This blog post is about type two slowly changing dimensions (SCD2). This is when an attribute change in row 1 results in SSIS expiring the current row and inserting a new dimension table row like this --> 


SSIS comes packaged with an SCD2 task, but just because it works, does not mean that we should use it. Think of the pre-packaged Microsoft supplied SCD2 task as a suggestion. If we really want to get the job done, we will want to use Cozy Roc or Pragmatic Works' Task Factory (TF). I strongly suggest Task Factory’s Dimension Merge Slowly Changing Dimension add-in to SSIS for the following reasons:

  1. Performance
  2. Easy of use
  3. Rich features

The key to success, in my case, was two-fold:

  1. Sort the two OleDB source components (#1 and #3) both in the SELECT statement, and under the Advanced tab of the OleDB source task. 
  2. Be sure to choose the right keys in the TF Upsert destination (#6 and #8).

You can read about additional performance tips from Pragmatic Works' online help (performance tab), and they also offer an instructional video here. The point of this post is to share a screen print that would have been helpful to me the first time I set up this component.


Now for the dissection...
  1. This is your SELECT transform statement from your source system. It must contain an ORDER BY clause. The [OleDB SRC vwDimCustomer] task then must be sorted. Right mouse click --> Show Advanced Editor -->  Input and Output Properties tab --> Ole DB Source Output --> IsSorted property = True. On this same tab, click on Ole DB Source Output --> Output Columns --> [Your Business Key Column Name]--> SortKeyPosition = 1.
  2. This is an optional TF component, but best practice is to not allow NULL values, assuming your data warehouse is modeled and optimized for analytics. Although all of the columns in vwDimCustomer have IsNull() functions, all the lookup values will come into the SCD2 task as NULL, so this step replaces NULL values with 'Unknown', '-1', 'N/A' or whatever be your preference.
  3. In order to know if something is new or changed, we need a comparison table, which is the function of #3. Just like #1, this source data must be sorted. Example: SELECT * FROM edw.DimCustomer ORDER BY Customer BK.
  4. This is the hinge pin of the SCD2 process. I will leave you to read up on how to configure the component as I don't wish to rewrite Pragmatic Works' Help. One word of advice: Do not rest until all warnings have been corrected. Where it is easy to get lost is configuring the outputs. 
  5. The easiest of the four: a BK (business key) does not exist. Insert it. This is a traditional OleDB insert and we don't map the PK (primary key) or SCD2 ExpirationDateTime column. The PK is an identity seed and is taken care of by SQL Server. The SCD2 expiration date should be NULL. If you want a audacious default, like 12/31/9999, then this column must, of course, be mapped.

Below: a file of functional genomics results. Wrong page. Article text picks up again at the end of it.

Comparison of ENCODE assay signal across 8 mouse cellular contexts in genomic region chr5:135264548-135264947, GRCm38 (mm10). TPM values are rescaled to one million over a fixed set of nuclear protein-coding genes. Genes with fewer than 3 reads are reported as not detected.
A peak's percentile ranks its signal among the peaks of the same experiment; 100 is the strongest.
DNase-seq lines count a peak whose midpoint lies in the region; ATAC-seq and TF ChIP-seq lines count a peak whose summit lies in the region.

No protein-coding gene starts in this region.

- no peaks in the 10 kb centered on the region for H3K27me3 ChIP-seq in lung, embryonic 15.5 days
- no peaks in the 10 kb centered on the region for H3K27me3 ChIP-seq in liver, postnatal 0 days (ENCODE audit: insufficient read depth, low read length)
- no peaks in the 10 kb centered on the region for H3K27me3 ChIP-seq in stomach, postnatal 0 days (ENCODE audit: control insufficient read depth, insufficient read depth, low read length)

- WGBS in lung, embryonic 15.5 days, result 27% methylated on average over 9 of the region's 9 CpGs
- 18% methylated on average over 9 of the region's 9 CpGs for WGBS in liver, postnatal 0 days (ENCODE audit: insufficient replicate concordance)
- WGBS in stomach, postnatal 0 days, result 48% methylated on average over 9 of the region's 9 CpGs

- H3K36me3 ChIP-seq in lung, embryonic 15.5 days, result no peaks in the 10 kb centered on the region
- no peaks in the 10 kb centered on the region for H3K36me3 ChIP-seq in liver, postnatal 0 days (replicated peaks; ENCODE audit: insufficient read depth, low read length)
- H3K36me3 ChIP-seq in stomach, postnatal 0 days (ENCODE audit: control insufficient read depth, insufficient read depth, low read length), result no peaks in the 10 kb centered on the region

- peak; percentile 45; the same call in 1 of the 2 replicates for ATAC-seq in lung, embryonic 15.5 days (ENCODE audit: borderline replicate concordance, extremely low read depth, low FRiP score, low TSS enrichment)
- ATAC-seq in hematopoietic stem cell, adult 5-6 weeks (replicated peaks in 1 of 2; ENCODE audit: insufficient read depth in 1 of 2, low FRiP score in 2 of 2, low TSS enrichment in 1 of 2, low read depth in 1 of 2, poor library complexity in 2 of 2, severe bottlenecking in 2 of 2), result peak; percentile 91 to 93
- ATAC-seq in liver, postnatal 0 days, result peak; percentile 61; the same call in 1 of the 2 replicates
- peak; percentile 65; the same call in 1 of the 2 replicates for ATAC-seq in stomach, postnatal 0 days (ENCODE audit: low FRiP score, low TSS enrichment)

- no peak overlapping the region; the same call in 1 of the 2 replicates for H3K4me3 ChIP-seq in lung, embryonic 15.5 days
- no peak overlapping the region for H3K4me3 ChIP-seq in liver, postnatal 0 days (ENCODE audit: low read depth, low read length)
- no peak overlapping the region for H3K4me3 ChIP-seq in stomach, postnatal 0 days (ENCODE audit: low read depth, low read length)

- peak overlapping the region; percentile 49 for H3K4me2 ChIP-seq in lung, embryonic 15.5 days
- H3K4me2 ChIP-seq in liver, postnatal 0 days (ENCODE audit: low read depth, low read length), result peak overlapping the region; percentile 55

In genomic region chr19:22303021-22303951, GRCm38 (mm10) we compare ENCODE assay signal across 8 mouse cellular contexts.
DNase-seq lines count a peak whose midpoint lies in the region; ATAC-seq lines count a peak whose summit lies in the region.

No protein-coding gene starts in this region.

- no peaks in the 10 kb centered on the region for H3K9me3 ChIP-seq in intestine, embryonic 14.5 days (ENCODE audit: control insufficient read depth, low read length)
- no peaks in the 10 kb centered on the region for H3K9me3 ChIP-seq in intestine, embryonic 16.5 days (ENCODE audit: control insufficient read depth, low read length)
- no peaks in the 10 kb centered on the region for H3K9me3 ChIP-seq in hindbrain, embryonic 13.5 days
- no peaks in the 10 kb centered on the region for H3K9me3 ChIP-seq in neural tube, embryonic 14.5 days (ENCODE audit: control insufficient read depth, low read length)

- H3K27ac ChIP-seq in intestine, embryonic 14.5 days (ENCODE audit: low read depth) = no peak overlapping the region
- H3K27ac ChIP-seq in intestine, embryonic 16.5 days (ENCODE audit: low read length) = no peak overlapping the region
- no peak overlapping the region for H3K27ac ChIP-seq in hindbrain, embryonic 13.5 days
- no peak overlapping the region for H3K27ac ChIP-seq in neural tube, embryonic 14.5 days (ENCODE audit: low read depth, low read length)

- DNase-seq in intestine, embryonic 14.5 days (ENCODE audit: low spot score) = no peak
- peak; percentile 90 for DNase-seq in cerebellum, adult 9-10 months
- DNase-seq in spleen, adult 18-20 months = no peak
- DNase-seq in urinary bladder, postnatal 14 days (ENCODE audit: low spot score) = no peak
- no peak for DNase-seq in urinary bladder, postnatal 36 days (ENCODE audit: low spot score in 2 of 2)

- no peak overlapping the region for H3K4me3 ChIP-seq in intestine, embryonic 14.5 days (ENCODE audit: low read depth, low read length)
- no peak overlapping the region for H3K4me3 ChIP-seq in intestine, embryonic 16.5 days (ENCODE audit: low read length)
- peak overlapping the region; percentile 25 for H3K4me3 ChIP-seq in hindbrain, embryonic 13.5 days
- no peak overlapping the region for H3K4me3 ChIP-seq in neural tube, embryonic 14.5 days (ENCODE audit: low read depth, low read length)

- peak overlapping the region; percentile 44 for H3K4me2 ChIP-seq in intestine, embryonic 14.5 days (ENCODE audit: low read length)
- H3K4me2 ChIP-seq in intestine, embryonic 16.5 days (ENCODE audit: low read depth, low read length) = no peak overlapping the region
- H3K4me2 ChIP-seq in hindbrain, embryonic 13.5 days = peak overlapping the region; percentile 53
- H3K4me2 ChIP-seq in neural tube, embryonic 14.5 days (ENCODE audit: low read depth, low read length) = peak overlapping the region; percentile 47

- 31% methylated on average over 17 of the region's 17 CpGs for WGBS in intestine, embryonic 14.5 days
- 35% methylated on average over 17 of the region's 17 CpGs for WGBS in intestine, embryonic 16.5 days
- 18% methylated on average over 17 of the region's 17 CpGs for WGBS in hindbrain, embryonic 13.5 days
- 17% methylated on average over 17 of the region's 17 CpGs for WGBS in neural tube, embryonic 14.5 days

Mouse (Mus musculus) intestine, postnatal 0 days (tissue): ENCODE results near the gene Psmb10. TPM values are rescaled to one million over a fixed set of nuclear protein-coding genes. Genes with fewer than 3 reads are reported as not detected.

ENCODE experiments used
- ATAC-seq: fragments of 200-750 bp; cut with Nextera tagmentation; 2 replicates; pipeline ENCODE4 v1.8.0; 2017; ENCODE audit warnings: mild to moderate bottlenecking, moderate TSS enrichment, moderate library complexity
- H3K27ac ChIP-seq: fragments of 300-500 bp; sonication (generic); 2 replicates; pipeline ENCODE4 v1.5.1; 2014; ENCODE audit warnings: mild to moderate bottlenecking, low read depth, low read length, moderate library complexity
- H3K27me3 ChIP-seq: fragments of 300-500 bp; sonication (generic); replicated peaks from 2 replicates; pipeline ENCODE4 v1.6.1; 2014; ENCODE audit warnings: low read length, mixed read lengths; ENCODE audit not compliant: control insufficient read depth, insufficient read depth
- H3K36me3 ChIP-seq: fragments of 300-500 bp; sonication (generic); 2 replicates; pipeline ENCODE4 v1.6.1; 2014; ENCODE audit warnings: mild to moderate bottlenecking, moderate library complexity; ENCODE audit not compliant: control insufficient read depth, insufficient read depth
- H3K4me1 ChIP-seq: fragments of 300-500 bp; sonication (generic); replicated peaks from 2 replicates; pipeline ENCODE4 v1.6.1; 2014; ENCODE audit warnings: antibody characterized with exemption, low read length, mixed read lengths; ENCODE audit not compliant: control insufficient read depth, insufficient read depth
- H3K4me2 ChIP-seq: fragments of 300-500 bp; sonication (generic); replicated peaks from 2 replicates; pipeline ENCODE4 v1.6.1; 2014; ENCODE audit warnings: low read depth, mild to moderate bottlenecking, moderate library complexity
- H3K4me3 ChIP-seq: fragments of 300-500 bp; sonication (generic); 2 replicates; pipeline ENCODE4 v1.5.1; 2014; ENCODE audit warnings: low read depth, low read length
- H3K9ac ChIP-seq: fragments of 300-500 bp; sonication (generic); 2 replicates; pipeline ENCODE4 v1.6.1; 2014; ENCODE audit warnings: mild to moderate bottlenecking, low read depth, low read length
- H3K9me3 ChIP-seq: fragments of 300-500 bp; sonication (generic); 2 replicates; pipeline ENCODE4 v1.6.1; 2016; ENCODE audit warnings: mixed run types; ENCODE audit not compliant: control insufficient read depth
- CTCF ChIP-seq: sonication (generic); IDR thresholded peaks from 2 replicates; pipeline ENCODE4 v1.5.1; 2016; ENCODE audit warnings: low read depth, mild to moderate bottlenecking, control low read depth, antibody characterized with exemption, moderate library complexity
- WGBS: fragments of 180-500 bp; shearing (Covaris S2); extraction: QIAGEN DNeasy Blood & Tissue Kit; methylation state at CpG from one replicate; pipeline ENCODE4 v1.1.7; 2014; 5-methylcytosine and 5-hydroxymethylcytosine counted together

6. This TF Upsert takes care of SCD1 rows: Rows that do not have a SCD2 change and are therefore updated completely, including historical columns. This is a standard t-sql UPDATE. My personal preference is to use the TF Upsert Column Compare update method, so rows that have no actual change do not have an unnecessary update and meaningless [RowLastUpdated] timestamp. TF Upsert Column Compare works much like a hash value in many ETL methodologies. "If exists, go down SCD1 pipeline, but don't update the row unless there is an actual change." Critical success point: key on the BK, not the PK!
  7. We finally get to SCD2 results with #7. This is where new rows are created because of an identified SCD2 column change.
  8. When a new row is added, the old row must be expired. This is the functionality of #8. Because we definitely have a change in the row, there is no purpose to spend the time doing a TF Upsert Column Compare. Set this TF Upsert to bulk update. Critical success point: key on PK, not BK!

Having fully understood SCD2 concepts, this TF component took me a little bit to configure -- I had to actually think about things vs. the rhythmic repetition of common data flow tasks. On first pass, I skipped past the sort of the two source components and out of habit, picked up the PK in both TF Upsert components. I didn't pay attention to the <New> OleDB mapping and tried to insert my edw.DimCustomer.PK (hello?!).  

My advice is to SLOW DOWN and get the first SCD2 dimension SSIS package built and aggressively tested, then fall back into the rinse and repeat rhythm of SSIS package development.

If you get stuck, reach out to Pragmatic Works Product Support.  I highly recommend their online chat for assistance.

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